Student athletes find alternatives to play sports


As COVID-19 and distance learning continues to prevent students from fully indulging in their high school experience, student-athletes may take one of the biggest tolls being away from school and their teams. Luckily, there are many local parks and community areas where these student-athletes can continue to practice their sport, while still being safe.

Students are already taking the athletic initiative to go to certain community areas. Senior Edvin Rodriguez regularly goes to the Marie Reed Community Center to play soccer, which is only a 5-minute walk from his house.

“I play soccer almost every day after school. It helps clear my mind so by the time I’m back home I’m ready to get my work done,” says Rodriguez. “It helps me stay out of trouble and to cope with my stressful life.”

Samson Gedib, a junior athlete, is quite a sports lover. He has played football, soccer, and basketball in multiple community locations, specifically in the southeast area.

One of these areas includes the Watkins Recreation Center, where he plays basketball at their public courts. 

“School is a struggle, but when you play sports it just motivates you to be great,” says Gedib. “I feel like my work ethic increases because I’m able to detach myself from the academic strain temporarily.”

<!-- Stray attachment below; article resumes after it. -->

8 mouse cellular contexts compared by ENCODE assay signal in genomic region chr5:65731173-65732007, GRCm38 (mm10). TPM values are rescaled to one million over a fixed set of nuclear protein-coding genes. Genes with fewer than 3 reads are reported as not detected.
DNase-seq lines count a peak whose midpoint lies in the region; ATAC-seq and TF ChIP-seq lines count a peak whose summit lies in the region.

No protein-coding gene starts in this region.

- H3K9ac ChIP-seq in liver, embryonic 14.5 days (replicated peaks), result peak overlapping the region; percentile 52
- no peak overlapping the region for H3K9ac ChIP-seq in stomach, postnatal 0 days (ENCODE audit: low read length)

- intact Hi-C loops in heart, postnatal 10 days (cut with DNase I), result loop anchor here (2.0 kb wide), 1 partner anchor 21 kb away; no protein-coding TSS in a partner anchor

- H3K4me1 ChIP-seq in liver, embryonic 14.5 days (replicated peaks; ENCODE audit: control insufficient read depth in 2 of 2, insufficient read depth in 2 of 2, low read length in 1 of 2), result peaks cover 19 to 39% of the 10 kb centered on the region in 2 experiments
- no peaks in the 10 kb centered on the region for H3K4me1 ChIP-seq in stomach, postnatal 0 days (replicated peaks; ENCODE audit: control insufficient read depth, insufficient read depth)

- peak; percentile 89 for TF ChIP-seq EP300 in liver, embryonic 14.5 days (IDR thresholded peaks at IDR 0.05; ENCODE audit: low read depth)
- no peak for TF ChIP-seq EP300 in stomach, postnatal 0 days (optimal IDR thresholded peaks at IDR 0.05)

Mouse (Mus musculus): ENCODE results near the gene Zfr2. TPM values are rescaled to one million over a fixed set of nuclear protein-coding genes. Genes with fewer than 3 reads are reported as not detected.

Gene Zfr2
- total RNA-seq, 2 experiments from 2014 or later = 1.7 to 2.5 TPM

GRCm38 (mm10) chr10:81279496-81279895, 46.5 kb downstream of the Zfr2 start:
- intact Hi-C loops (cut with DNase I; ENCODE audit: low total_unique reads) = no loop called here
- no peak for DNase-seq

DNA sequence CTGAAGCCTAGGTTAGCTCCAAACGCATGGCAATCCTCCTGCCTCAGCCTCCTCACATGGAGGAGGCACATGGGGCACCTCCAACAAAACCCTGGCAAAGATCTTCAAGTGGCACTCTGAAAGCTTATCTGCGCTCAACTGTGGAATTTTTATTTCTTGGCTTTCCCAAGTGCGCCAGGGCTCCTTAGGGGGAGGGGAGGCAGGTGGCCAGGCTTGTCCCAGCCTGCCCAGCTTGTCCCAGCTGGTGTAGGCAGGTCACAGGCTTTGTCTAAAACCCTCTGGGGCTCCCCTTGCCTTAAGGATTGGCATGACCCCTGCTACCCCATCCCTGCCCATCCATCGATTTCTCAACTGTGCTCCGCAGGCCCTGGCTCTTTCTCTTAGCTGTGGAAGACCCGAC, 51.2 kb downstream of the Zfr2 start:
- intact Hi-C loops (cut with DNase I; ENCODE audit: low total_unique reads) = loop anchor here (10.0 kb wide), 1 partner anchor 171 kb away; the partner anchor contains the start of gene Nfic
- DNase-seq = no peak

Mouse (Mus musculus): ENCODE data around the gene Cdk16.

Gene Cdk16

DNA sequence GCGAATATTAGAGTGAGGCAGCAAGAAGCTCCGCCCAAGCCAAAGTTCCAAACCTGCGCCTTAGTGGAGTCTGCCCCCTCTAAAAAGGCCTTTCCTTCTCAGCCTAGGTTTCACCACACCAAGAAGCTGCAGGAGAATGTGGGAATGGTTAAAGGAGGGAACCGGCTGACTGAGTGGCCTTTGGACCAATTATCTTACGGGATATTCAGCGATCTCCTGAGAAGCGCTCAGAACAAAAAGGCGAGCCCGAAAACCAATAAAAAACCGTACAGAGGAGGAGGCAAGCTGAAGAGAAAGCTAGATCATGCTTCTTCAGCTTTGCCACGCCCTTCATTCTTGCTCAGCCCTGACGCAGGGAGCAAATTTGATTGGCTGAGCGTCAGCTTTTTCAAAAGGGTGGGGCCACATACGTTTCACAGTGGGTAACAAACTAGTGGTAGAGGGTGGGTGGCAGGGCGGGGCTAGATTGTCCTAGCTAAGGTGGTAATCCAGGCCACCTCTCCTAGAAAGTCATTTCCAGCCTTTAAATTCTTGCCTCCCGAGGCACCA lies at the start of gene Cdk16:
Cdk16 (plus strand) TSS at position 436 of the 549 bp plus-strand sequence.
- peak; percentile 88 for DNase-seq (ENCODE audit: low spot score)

According to a book on the connection between exercise and brain activity published by Dr. John J. Ratey, a clinical professor of psychiatry at Harvard Medical School, exercise actually makes it easier for students to retain information because of the sudden increases in motivation and alertness by stimulating new nerves from stem cells in the hippocampus. 

Getting outside to stimulate your brain cells is safer than staying indoors. 

Current health experts are very concerned about people commuting and completing daily activities without masks and are very upset people are doing the bare minimum to stop the spread. However, sports can be played with masks, and there are always areas where you can isolate yourself from people. 

“It’s also helpful how there’s more than one court, so we don’t really play with people we don’t know,” says Gedib.

When students manage their time well enough to practice a sport, there can be noticeable changes in the way they feel about their academic life. 

Community centers, fields, and courts are open around the city for high school athletes and for those who just want to give a sport a try. But most importantly, remember to always social distance and drink water!